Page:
Researchers find elevated levels of heavy metals in North Texas fracking areas
Editor’s Note: The AP Report below is one of many we could print that make a circumstantial link between hydraulic fracturing and water contamination. How long are we going to go on reporting the damage and recommending “more studies?” –Hardly Waite.
ARLINGTON — Researchers at the University of Texas at Arlington say there are elevated levels of arsenic and other heavy metals close to natural gas extraction sites in the Barnett Shale area of North Texas, according to a news release from the school on July 26, 2013.
Several scenarios — including disturbances from fracking, lower water tables from drought, removal of water used for fracking or industrial accidents such as faulty gas well casings — could release the dangerous compounds into shallow groundwater. “This study alone can’t conclusively identify the exact causes of elevated levels of contaminants in areas near natural gas drilling, but it does provide a powerful argument for continued research,” Brian Fontenot, the lead author on the new paper, said.
Arsenic, barium, strontium and selenium occur naturally at low levels in groundwater. But the release says fracking activities could elevate their levels. The results from the peer-reviewed study were published online by the journal Environmental Science & Technology. Elevated levels for most of the metals were not found outside active drilling areas or outside the shale.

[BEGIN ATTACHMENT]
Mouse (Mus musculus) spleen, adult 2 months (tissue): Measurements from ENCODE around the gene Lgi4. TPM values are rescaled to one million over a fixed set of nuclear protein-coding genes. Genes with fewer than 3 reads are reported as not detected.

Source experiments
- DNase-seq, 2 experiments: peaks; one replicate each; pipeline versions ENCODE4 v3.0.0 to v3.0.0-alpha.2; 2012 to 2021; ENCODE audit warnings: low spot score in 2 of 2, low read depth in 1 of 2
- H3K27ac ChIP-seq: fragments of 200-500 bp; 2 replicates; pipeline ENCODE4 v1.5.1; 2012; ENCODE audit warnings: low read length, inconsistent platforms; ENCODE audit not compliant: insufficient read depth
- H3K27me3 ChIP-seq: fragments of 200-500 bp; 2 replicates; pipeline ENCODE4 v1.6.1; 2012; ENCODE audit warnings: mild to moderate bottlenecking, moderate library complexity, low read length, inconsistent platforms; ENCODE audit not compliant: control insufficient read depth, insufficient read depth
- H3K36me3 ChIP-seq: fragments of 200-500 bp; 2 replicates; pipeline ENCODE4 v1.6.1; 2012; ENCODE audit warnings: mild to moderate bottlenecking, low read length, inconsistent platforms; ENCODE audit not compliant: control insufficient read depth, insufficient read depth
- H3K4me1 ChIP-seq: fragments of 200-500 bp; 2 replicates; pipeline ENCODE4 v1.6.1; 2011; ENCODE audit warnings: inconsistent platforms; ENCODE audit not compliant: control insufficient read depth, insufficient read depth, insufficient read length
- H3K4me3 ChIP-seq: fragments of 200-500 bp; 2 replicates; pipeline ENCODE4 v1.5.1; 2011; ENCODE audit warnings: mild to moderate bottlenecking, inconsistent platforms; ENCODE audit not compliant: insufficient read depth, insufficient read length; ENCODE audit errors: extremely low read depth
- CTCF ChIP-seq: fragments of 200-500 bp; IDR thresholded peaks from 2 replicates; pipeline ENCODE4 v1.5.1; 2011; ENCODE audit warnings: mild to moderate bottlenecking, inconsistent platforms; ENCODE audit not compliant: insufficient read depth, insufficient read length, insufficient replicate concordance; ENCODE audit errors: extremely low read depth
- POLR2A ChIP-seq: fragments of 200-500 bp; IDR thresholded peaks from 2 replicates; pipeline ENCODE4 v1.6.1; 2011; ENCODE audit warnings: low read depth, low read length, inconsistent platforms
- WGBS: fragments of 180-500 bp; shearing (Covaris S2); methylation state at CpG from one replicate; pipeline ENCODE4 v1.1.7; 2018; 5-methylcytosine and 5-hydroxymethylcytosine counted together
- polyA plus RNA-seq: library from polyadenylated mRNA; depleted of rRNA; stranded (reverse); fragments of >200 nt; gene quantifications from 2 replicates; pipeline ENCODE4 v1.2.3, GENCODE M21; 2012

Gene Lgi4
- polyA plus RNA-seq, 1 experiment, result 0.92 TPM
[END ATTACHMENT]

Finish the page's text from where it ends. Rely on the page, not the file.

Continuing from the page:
Fracking, or hydraulic fracturing, uses chemicals along with water under high pressure to crack open rock formations and release oil and natural gas. Samples were gathered from 100 private water wells of varying depths within a 13-county area in or near the Barnett Shale during four months in summer and fall of 2011.
Additionally, the paper recommended further research on methanol and ethanol levels in water wells after 29 of the 100 wells in the study contained methanol. The highest concentrations were in the areas of fracking activity. The samples were compared to historical data on water wells from the Texas Water Development Board groundwater database for 1989-1999, before natural gas drilling activity ramped up.
Article Source: Amarillo Globe News.